But during the same 21-year period, the country’s over-65 population increased. They were, as a group, still very vulnerable to heat waves, and their greater number counteracted the gains made by younger groups. On balance, they were the reason the total mortality impact of the 2015 heat waves was greater than it had been in 1994.
GIS provides a way to visualize—and therefore contextualize—these statistics. Demographics and other human population data become layers on a smart map. The layers can be set against environmental features of the city, offering graphic representation of how the city and its populations interact.
This effort grew out of requests from Prague officials for IPR Prague to devise a way to rate the viability of future projects. “We were asked to develop an aggregated map that showed the best areas to expend effort and money,” Čtyroký said. “That was the beginning of our vulnerability index.”
This index, created by bringing together the various data sources via GIS, helps identify at-risk areas. Čtyroký highlighted Old Town—Prague’s original city center, which dates back to the medieval walled city—on the map. “It’s one of the worst spots in terms of climate,” he said. “It’s a densely built-up quarter, and there’s no wind—just the cobblestone, stone, and asphalt surfaces.” This area could benefit from increased green spaces and tree cover.
“The plan is to update the index every few years to see how the situation has changed,” Čtyroký said. “It won’t be a static thing—and hopefully it will be improving.”
The next phase of Prague’s climate strategy, which IPR Prague hopes to commence this year, will involve using GIS to construct intricate 3D models of the city’s microclimates. Once established, these models will provide a way to analyze the likely effects of mitigation strategies, before the city makes any large investment of time and money.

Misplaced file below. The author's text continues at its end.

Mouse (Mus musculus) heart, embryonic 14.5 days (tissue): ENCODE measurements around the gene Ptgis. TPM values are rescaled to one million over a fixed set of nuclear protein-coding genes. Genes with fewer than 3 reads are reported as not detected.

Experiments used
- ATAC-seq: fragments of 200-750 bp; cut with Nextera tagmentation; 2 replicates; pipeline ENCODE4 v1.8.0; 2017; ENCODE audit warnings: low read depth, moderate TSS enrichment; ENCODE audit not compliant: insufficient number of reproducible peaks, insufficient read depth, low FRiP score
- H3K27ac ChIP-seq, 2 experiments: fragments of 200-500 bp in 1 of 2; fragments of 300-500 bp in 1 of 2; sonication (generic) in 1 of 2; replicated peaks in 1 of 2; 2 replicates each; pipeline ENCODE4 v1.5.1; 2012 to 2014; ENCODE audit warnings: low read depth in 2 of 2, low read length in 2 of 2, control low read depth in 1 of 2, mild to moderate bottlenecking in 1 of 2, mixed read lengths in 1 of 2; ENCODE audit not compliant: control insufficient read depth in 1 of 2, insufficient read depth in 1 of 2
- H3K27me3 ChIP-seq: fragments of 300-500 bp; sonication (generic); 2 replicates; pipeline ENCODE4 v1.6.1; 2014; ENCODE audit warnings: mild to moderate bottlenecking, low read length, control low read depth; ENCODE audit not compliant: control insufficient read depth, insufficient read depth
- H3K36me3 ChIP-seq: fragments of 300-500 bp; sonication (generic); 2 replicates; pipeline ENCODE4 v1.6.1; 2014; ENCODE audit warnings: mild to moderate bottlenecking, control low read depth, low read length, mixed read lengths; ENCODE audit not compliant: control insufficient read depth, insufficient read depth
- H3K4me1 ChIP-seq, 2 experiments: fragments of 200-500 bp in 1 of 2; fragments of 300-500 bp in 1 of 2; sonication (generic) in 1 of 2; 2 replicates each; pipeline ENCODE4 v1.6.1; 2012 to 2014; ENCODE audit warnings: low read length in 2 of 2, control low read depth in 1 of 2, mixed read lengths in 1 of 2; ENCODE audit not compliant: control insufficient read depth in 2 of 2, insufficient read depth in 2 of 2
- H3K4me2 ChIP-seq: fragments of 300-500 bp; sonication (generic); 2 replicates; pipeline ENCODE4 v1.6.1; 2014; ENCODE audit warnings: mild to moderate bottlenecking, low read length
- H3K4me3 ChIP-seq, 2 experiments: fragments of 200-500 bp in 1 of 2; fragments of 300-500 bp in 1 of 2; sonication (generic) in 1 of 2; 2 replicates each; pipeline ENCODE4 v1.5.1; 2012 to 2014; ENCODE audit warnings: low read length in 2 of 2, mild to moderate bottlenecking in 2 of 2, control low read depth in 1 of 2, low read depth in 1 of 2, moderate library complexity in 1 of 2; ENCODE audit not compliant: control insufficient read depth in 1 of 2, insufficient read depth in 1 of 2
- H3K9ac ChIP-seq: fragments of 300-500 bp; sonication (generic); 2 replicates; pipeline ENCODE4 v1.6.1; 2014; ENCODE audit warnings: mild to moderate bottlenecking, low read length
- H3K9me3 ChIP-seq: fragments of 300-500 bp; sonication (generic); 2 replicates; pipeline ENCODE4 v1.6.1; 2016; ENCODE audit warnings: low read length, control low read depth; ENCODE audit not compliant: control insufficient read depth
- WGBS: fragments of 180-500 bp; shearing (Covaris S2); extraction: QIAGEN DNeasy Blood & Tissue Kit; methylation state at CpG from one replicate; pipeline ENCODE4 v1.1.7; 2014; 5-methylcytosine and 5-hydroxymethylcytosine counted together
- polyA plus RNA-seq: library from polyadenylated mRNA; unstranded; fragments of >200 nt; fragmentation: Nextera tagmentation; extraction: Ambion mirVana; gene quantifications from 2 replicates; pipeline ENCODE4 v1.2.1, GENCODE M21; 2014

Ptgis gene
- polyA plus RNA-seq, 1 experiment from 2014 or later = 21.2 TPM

“We’ll use them to improve our proposals,” Čtyroký said. “For something small, like replanting trees, we won’t bother to model it. But if we’ve got a huge redevelopment project, we’ll want to model it right up to the final stage of the proposal.” These models also provide a way to communicate these plans with other government agencies and the public.
“This is an interesting area,” Čtyroký said, pointing at the map. “It’s basically a 19th century development, an old industrial and residential quarter. And you can see it’s a relatively climatically OK region so far—mostly brick and grass.”
Čtyroký zoomed in for greater detail. “But what’s this?” he asked, pointing at a spot. “It’s one of the biggest brownfields in Prague—an old railway station and warehouse, and they’ll be completely redeveloped into a new quarter for 30,000 people. And that’s exactly the kind of place where we’d want to implement the microclimate modeling, because it’s a place where massive change will occur, and we want to see how it will work.”
The third tier of Prague’s climate strategy will involve adding even more data sources, working in conjunction with the country’s ministry of the environment. “We’ll join our databases related to environmental indicators, and manage it as one big project.”
As the data flow increases, the GIS-enabled map of Prague will become more complex with a multiplicity of applications. Looking toward Prague’s carbon-neutral future, city officials are discussing with IPR Prague the possibility of rooftop photovoltaic and wind-power generation.
IPR Prague is also exploring becoming involved with a project already under way to study energy consumption in municipal buildings. In effect, this would mean expanding the map to include and model indoor spaces.
“We’d like to figure out how to combine information that we know about surface temperatures, weather, and heat waves, and discover how these relate to energy consumption in the buildings,” Čtyroký said. “If you improve the situation in the streets, what effect does it have on cooling the interior of buildings? Right now, that’s just in the research stage. But that’s the way we’re thinking.”
Learn more about how meteorologists, climatologists, and GIS practitioners are increasingly integrating weather and climate data into their GIS workflows, combining this information with other data to analyze the impact to populations, infrastructure, and ecosystems.